Tony Leighton is a Canadian writer happily retired and attempting to help others feel the same.

The Tonic of Gratitude

I find it helps to put myself, my troubles, and my life in the context of the rest of the world, or if that's too extreme, the rest of the the western world, where I exist.

Have you heard of "shit-life syndrome"?

I hadn't either until I read this piece in the Guardian.

Life expectancy in the United States and Britain has started to drop after years of only increasing. Here are some unsettling statistics. And it's not an equitable drop. (It never is.) Poorer people are dying earlier. So are dispirited people (often poor), victims, according to the Guardian piece, of this:

US doctors coined a phrase for this condition: “shit-life syndrome”. Poor working-age Americans of all races are locked in a cycle of poverty and neglect, amid wider affluence. They are ill educated and ill trained. The jobs available are drudge work paying the minimum wage, with minimal or no job security. They are trapped in poor neighborhoods where the prospect of owning a home is a distant dream. There is little social housing, scant income support and contingent access to healthcare. Finding meaning in life is close to impossible; the struggle to survive commands all intellectual and emotional resources. Yet turn on the TV or visit a middle-class shopping mall and a very different and unattainable world presents itself. Knowing that you are valueless, you resort to drugs, antidepressants and booze. You eat junk food and watch your ill-treated body balloon. It is not just poverty, but growing relative poverty in an era of rising inequality, with all its psychological side-effects, that is the killer.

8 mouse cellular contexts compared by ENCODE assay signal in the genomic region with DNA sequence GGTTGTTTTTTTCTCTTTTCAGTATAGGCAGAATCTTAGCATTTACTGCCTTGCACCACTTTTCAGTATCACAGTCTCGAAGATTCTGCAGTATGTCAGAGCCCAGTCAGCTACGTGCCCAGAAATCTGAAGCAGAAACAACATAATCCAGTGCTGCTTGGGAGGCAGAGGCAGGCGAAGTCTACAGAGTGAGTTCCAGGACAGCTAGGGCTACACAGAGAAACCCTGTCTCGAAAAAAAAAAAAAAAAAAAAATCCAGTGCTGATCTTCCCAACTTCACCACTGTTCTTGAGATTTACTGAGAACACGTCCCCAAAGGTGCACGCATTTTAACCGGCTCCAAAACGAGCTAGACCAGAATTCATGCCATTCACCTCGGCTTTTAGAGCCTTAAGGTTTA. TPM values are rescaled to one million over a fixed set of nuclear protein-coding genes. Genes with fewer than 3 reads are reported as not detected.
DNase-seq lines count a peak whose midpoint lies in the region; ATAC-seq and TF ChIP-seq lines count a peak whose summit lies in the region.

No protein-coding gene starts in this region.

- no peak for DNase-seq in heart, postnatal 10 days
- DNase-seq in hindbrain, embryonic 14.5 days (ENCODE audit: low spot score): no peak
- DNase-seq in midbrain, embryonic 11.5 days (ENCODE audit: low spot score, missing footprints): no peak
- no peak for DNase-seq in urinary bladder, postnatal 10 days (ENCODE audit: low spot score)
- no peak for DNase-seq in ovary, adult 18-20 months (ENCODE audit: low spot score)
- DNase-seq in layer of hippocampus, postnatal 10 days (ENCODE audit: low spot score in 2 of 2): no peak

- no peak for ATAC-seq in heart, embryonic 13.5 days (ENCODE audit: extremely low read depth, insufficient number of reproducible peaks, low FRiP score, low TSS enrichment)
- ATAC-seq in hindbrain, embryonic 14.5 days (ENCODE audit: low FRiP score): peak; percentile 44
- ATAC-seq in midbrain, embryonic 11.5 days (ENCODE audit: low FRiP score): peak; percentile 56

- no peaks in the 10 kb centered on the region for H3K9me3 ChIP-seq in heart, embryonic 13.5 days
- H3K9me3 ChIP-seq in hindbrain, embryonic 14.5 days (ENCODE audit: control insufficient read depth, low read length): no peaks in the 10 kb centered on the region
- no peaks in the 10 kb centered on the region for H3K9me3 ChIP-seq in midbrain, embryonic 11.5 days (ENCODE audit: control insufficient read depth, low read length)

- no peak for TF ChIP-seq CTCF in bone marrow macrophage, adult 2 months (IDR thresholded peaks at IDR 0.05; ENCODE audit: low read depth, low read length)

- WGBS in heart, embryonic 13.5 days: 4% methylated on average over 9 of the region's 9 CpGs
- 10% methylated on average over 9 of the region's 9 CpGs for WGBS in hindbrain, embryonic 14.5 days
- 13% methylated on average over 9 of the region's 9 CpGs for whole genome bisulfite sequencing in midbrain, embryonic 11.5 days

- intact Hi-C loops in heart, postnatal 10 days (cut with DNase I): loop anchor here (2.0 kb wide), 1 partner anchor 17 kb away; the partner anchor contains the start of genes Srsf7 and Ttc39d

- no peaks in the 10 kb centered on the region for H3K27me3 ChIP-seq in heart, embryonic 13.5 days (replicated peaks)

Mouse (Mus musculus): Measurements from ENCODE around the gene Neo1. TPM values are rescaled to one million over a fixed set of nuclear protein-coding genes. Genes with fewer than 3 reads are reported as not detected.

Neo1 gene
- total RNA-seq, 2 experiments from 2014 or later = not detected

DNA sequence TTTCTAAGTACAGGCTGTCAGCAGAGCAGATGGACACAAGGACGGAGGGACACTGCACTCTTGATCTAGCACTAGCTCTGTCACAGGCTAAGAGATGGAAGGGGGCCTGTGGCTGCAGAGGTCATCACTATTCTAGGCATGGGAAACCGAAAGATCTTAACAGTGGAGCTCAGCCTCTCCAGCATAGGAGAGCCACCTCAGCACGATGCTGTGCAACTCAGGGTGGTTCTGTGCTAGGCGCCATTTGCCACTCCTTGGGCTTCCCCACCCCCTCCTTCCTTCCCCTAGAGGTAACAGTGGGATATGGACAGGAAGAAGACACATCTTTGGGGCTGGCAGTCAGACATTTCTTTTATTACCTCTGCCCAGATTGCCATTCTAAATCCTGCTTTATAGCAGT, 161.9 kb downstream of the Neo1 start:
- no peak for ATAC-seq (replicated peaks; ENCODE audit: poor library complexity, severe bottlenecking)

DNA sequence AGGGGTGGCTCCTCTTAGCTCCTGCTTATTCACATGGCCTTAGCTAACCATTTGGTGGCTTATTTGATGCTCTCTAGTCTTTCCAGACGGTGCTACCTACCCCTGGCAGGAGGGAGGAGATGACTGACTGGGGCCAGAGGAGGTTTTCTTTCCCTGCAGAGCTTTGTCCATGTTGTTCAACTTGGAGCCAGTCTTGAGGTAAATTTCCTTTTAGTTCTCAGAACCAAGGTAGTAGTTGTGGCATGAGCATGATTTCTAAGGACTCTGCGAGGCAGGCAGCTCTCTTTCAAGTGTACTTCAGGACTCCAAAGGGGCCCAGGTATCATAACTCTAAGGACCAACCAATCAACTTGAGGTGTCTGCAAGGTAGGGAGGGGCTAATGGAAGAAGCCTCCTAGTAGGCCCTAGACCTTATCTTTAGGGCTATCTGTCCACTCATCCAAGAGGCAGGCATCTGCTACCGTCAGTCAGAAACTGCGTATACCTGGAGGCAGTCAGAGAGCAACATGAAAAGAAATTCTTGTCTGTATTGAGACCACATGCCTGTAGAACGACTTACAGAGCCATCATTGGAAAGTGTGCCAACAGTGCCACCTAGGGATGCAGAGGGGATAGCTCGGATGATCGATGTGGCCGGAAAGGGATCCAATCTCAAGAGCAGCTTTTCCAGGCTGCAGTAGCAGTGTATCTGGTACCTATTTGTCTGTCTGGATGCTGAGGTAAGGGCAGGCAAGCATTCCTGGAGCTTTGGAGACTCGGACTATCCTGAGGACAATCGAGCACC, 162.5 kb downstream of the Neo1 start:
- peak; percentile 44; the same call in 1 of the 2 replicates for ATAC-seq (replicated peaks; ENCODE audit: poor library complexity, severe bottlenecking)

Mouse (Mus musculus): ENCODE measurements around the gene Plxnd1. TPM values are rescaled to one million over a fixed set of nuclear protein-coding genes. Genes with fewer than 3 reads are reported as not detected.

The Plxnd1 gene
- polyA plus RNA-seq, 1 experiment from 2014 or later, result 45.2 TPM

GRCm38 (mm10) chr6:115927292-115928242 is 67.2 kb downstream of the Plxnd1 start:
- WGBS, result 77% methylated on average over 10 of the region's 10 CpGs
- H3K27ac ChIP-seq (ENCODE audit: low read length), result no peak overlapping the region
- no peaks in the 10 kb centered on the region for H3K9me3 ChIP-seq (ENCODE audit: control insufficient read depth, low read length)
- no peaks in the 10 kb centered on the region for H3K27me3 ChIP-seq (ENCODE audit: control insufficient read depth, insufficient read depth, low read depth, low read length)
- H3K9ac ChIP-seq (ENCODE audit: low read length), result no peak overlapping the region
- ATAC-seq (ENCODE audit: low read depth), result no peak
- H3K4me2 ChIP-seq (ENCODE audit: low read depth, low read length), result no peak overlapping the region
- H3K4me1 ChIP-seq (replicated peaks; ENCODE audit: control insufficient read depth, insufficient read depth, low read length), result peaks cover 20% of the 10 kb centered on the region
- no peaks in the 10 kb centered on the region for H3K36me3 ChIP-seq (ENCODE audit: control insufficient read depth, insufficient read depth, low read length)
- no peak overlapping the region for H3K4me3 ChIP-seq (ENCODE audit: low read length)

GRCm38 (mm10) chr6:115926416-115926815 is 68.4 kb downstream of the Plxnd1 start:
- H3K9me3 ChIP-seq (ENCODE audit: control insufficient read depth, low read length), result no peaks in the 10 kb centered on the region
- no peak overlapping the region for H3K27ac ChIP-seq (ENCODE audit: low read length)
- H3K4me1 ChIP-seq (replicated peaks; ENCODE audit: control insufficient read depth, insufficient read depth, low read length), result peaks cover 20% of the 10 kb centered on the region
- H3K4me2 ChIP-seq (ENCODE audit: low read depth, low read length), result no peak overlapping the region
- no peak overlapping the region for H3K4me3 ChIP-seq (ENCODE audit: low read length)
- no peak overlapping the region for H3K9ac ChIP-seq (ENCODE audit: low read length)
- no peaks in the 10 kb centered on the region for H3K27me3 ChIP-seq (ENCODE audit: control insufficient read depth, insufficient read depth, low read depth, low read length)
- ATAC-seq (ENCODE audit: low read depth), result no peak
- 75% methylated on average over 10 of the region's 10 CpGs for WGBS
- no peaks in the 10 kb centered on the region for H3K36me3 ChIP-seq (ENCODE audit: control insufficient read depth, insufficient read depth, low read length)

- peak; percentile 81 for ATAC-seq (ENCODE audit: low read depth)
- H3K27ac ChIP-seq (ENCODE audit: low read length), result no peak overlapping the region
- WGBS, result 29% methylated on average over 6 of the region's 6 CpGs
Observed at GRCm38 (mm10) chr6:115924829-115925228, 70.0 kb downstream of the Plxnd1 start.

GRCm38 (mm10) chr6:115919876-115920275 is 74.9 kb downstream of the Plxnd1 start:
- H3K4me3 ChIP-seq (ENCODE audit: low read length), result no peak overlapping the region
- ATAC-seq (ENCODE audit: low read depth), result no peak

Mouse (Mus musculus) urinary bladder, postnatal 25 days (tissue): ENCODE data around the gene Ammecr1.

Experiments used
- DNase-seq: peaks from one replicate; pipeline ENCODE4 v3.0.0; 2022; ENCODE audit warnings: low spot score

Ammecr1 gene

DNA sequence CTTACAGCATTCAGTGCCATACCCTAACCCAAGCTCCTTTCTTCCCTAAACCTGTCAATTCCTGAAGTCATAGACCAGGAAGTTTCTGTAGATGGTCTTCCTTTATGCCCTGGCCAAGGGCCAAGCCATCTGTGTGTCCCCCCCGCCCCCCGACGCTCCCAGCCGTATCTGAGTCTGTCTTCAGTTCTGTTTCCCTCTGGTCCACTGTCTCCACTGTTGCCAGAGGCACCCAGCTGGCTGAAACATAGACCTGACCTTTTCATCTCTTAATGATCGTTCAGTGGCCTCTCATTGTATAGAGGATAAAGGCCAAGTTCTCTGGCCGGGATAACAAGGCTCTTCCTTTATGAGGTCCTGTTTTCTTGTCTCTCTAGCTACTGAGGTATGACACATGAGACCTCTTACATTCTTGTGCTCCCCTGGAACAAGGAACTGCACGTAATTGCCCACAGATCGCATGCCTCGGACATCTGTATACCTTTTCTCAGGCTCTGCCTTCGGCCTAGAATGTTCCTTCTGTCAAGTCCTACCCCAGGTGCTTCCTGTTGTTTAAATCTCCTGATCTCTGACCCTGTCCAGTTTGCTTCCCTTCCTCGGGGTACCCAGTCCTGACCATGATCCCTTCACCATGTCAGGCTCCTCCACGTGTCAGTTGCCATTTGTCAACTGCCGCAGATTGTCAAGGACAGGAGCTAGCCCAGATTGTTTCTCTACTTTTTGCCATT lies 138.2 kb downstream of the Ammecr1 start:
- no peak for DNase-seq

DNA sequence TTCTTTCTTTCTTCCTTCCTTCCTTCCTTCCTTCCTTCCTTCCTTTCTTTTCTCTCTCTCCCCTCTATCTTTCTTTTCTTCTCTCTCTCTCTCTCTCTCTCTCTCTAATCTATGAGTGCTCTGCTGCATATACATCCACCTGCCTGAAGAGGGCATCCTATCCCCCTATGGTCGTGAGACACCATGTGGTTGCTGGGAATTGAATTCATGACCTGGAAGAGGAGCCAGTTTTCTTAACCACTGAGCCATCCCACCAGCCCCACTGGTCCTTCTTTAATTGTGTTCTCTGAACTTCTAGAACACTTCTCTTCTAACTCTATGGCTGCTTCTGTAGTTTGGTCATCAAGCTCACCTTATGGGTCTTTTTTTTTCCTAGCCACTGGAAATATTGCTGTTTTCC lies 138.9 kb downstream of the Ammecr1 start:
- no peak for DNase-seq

Such grimness, increasingly common in our privileged society, renders me almost wordless. And, on the flip side, immensely grateful for my good fortune.

Gratitude, I believe, is the beginning of finding greater purpose, and taking better personal care in whatever you choose to do with the rest of your life.

Good luck is the battle half won.

The brilliant Sam Harris puts gratitude in perspective here.


Feel free to email me about this post.
I probably can’t respond but would appreciate your insight or story or query, which I might refer to in a future post.

What now?

The Cultivation of Opposites